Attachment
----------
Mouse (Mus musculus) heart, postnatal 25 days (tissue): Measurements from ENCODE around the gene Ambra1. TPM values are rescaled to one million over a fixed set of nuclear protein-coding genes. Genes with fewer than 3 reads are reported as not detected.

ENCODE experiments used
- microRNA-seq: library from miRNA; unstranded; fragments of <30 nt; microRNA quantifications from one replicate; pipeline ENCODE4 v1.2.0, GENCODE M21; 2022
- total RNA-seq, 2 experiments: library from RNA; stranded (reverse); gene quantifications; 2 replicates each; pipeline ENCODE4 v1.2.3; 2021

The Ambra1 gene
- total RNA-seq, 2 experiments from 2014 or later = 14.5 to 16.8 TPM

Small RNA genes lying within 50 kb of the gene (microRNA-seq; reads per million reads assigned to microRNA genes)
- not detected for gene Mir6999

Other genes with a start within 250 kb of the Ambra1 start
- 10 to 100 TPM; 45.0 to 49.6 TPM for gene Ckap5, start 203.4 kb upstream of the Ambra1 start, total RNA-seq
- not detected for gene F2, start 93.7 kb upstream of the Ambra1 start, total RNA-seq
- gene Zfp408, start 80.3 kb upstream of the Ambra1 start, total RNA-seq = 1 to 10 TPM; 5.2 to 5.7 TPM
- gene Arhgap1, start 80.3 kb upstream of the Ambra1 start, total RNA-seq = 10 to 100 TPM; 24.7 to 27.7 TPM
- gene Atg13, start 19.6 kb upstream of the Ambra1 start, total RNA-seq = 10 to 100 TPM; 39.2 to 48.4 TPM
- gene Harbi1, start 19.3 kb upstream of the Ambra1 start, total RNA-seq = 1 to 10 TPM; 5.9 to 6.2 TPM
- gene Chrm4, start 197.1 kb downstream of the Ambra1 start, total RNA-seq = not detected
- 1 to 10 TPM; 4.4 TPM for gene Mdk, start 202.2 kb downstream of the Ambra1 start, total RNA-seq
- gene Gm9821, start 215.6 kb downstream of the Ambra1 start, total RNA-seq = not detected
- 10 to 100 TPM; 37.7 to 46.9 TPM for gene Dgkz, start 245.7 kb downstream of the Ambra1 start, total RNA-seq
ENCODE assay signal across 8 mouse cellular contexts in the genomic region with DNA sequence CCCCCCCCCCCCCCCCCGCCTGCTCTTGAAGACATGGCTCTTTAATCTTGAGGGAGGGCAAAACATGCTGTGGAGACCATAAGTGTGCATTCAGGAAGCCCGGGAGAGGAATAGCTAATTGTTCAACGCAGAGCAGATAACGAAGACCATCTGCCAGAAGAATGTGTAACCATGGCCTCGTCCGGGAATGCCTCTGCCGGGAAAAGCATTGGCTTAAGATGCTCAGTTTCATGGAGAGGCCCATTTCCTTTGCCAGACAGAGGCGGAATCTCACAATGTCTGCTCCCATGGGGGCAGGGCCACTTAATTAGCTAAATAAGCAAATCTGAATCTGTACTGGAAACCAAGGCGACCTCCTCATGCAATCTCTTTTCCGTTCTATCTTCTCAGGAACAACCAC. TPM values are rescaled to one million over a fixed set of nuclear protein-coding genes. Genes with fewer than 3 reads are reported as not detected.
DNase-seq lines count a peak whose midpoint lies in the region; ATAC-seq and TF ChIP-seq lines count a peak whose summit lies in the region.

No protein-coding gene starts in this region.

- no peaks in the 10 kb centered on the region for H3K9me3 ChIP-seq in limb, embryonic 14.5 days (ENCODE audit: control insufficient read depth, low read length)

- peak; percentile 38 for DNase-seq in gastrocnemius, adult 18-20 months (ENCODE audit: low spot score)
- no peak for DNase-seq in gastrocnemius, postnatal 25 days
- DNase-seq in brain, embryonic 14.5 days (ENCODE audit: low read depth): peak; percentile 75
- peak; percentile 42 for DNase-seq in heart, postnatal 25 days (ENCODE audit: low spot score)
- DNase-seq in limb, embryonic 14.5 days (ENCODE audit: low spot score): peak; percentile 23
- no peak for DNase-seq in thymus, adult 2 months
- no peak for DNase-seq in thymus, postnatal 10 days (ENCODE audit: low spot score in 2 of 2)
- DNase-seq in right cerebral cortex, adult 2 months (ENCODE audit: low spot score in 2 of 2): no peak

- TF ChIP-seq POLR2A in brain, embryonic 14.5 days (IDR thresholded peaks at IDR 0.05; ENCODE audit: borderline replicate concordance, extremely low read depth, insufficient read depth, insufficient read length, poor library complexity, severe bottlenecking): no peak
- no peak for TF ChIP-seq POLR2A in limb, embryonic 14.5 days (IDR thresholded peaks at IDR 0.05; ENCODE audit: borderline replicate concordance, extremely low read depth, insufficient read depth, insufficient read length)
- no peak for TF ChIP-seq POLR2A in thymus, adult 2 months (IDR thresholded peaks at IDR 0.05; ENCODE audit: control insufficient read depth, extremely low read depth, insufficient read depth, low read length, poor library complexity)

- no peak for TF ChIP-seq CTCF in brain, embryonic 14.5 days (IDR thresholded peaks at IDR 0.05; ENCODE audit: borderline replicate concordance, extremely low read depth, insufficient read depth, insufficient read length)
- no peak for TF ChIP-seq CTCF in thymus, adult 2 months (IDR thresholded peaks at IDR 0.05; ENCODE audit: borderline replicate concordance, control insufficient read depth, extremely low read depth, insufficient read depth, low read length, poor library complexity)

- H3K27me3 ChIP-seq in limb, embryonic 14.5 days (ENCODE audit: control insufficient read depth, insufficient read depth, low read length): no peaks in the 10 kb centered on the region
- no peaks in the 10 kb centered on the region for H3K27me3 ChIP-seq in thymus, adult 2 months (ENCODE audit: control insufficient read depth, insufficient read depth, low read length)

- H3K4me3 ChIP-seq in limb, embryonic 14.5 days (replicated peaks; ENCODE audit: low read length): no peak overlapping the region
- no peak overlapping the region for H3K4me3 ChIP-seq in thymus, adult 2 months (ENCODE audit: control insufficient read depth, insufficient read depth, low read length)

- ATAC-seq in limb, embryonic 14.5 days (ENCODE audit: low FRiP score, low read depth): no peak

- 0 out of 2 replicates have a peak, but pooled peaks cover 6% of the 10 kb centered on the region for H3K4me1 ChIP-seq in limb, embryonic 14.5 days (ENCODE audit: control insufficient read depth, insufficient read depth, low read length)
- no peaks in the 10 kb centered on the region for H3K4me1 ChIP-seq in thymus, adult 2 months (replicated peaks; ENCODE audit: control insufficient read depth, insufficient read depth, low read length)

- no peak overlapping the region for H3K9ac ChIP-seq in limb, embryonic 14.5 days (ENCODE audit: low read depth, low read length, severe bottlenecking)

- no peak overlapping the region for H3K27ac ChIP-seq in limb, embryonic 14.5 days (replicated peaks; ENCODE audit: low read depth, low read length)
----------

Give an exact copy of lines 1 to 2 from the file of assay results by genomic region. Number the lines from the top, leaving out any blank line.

Mouse (Mus musculus) heart, postnatal 25 days (tissue): Measurements from ENCODE around the gene Ambra1. TPM values are rescaled to one million over a fixed set of nuclear protein-coding genes. Genes with fewer than 3 reads are reported as not detected.

ENCODE experiments used